S ee Clayton v. State , 235 S.W .3d 772, 778 (Tex. Crim . App. 2007); B owden v. State , 628 S.W .2d 782, 784 (Tex. Crim . App. 1982) ("Reconciliation of conflicts and contradictions in the evidence is within the province of the jury, and such conflicts will not call for reversal if there is enough credible testim ony to support
[w]e do not resolve any conflict of fact or assign credibility to the witnesses, as it was the function of the trier of fact to do so. Instead, our duty is only to determine if both the explicit and implicit findings of the trier of fact are rational by viewing all of the evidence admitted at trial in a light most favorable to the verdict. In so doing, any inconsistencies in the evidence are resolved in favor of the verdict. Here, the jury could have inferred that A.B. suffered from discomfort, extreme thirst, changes in consciousness, changes in behavior, trouble breathing, loss of consciousness, seizures, respiratory arrest, and finally cardiac arrest. The jury was free to disbelieve Overton's testimony that A.B. stopped breathing en route to UCC, and free to believe that Overton did not seek medical care until A.B. suffered a cardiac arrest. Furthermore, the jury was free to believe A.B. stopped breathing earlier than Overton claimed, based on: (1) Zapata's and Mitchell's testimony that Overton stated that A.B. stopped breathing after Overton gave him the water and Zatarain's mixture; (2) Overton's statement to Detective Hess that when Larry held A.B. in the shower, Larry said "Wake up, A.B."; and (3) the fact that Overton used the nebulizer on A.B. The jury was free to believe the evidence supporting a finding that Overton knew that medical care was required, either when A.B. stopped breathing, went into shock, drifted in and out of consciousness, or suffered a seizure. Furthermore, the jury was free to believe Dr. Rotta's testimony that if Overton had acquired medical treatment for A.B. more "quickly," A.B. would have survived.70 Overton further argues that "[t]he early symptoms are not the type for which physicians would expect a parent to seek hospitalization." As support for her argument,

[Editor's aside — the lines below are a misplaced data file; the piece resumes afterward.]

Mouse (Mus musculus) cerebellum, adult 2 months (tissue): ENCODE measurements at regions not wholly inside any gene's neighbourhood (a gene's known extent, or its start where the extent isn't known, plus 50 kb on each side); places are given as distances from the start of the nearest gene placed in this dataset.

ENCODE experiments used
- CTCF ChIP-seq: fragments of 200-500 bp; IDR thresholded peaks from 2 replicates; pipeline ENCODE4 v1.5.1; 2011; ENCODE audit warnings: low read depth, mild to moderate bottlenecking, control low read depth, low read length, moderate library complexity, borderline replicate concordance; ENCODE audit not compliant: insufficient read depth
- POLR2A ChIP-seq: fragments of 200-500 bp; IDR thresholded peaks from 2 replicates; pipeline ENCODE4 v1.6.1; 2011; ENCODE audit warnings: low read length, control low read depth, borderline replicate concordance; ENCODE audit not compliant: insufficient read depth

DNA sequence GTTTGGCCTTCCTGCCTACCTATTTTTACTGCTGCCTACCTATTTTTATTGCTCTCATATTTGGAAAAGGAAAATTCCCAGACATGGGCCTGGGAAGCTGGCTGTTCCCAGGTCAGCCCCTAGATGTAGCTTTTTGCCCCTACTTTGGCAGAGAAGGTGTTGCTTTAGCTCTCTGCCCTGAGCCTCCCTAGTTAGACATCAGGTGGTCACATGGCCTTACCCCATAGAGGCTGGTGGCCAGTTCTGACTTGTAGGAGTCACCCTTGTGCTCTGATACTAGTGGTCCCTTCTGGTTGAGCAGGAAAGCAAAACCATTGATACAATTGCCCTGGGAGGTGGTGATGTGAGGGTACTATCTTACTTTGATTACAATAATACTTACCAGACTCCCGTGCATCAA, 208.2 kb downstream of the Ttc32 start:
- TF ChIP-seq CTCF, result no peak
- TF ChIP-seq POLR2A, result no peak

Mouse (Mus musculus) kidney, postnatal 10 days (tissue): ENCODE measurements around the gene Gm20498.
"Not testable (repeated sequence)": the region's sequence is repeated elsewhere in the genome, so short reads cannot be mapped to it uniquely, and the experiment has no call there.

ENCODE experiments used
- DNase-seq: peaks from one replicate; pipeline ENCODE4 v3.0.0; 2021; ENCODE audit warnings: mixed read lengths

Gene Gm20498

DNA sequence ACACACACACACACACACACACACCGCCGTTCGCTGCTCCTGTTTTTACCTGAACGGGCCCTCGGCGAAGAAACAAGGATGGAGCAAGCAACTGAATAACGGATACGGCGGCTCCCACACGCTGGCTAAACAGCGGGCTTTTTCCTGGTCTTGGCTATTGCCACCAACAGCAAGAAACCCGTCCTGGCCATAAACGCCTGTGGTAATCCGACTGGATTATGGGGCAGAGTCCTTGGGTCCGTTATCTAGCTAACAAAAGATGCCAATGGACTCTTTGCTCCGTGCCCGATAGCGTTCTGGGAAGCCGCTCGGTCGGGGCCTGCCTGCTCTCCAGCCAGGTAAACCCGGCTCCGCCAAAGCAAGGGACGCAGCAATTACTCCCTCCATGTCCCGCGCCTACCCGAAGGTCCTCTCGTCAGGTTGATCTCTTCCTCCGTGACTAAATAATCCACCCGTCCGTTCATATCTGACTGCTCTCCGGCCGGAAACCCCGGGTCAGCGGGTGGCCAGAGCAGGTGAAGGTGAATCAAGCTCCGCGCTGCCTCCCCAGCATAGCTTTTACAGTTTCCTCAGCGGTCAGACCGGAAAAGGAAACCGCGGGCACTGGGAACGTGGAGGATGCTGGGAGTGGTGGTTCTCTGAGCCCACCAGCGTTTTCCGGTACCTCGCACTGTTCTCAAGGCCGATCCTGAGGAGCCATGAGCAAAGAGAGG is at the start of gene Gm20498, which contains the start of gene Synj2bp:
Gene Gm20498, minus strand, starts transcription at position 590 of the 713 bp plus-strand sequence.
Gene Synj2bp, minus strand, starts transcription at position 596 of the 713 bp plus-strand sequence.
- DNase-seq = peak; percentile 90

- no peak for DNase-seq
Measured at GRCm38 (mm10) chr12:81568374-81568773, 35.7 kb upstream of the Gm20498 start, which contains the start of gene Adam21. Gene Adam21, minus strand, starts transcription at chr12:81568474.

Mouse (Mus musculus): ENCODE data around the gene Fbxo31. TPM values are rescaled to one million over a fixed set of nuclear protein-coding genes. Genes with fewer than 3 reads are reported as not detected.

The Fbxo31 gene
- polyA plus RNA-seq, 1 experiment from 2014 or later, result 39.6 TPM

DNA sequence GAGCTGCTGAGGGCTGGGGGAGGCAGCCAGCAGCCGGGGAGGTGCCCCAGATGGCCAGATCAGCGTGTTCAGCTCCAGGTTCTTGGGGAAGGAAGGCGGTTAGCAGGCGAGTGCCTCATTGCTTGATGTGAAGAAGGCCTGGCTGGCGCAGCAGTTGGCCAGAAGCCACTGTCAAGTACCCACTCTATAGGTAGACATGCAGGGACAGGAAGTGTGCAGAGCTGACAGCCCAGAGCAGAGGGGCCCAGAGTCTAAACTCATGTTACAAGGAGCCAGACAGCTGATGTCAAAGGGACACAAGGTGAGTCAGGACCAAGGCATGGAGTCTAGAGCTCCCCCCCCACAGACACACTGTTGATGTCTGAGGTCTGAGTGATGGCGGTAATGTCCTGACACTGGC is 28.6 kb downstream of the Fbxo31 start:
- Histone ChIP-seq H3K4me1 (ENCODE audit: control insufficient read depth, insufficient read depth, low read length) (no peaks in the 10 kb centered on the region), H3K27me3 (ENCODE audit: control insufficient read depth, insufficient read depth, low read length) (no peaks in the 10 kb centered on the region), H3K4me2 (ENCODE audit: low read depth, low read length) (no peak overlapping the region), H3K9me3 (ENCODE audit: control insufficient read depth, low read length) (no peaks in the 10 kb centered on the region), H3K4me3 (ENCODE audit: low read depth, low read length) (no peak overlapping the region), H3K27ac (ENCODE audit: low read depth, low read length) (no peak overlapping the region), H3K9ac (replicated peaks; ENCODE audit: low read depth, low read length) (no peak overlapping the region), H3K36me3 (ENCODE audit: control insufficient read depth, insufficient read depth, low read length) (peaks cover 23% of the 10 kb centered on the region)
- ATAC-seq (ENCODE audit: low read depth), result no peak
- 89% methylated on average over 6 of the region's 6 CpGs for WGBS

t he conviction."); J imenez v. State , 67 S.W .3d 493, 505 (Tex. App.–Corpus Christi 2002, pet. ref'd) ("The jury exclusively resolves conflicting testim ony in the record.").